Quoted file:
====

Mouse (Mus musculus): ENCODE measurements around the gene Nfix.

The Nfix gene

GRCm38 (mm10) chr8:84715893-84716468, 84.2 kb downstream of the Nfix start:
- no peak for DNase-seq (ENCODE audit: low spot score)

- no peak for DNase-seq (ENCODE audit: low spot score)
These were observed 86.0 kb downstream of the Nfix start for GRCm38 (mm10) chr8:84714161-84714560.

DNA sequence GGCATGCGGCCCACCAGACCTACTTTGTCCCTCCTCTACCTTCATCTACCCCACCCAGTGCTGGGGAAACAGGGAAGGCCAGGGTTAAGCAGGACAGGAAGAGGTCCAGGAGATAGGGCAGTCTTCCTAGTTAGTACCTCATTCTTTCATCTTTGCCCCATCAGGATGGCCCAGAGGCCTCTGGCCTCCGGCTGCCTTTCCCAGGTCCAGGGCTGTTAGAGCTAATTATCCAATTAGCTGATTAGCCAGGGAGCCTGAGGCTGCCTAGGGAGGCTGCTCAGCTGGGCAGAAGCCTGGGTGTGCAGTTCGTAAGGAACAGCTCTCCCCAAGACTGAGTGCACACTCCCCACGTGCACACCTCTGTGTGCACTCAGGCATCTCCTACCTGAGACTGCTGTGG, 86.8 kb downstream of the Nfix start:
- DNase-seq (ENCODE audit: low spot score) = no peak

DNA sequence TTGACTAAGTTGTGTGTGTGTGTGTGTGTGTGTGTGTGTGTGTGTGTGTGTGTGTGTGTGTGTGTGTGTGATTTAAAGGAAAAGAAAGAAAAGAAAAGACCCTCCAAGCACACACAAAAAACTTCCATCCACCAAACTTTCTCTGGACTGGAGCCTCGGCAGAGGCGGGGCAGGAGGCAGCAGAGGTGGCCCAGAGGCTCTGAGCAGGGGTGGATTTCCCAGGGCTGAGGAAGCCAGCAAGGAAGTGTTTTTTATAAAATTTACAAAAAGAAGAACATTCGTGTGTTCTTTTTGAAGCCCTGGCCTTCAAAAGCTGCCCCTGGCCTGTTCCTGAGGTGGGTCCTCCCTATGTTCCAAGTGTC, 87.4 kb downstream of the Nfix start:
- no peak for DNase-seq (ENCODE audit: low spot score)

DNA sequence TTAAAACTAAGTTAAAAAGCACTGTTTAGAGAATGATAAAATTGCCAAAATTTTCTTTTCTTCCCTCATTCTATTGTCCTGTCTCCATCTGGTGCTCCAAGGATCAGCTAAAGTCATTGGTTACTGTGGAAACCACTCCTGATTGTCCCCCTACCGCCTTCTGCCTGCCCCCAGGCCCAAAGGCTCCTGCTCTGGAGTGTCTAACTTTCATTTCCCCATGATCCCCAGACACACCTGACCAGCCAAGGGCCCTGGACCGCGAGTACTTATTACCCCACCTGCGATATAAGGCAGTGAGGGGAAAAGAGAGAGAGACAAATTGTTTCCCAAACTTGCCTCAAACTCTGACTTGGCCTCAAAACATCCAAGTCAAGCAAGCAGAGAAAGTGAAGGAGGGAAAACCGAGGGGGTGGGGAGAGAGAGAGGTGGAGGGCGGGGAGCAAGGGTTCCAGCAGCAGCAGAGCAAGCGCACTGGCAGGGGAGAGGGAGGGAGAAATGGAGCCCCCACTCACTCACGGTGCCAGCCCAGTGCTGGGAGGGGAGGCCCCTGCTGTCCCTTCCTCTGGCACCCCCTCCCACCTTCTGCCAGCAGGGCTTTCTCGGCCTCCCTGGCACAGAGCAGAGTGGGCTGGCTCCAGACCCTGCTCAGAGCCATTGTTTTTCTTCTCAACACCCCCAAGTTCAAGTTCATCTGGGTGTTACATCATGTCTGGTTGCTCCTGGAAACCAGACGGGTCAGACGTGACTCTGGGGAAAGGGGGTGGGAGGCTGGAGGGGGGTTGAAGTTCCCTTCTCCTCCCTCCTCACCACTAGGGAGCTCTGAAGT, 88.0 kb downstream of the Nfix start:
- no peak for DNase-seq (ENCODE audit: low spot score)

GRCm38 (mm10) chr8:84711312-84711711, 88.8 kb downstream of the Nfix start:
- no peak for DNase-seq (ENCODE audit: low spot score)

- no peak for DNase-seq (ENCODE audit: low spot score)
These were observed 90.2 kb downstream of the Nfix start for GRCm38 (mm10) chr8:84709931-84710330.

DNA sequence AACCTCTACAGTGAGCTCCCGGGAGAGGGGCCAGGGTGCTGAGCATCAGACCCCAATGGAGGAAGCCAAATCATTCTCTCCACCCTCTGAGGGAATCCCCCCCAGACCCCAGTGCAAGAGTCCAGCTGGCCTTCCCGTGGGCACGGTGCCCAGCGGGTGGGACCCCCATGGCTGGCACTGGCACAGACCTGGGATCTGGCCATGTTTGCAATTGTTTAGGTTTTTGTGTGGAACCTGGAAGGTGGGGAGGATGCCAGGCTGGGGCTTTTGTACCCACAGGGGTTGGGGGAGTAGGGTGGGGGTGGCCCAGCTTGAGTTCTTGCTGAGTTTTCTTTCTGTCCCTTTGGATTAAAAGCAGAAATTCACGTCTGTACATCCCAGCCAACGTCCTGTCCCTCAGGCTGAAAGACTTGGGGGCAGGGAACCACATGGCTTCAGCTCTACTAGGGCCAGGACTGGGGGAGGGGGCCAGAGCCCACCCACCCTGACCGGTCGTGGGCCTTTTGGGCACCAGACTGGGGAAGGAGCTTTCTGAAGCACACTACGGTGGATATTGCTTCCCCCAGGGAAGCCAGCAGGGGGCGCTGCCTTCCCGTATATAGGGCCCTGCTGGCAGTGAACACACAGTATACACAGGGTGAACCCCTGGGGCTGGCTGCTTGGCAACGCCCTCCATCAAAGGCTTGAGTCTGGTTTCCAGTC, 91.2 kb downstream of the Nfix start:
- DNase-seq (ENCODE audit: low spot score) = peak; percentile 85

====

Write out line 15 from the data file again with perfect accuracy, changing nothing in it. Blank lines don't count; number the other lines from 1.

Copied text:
- no peak for DNase-seq (ENCODE audit: low spot score)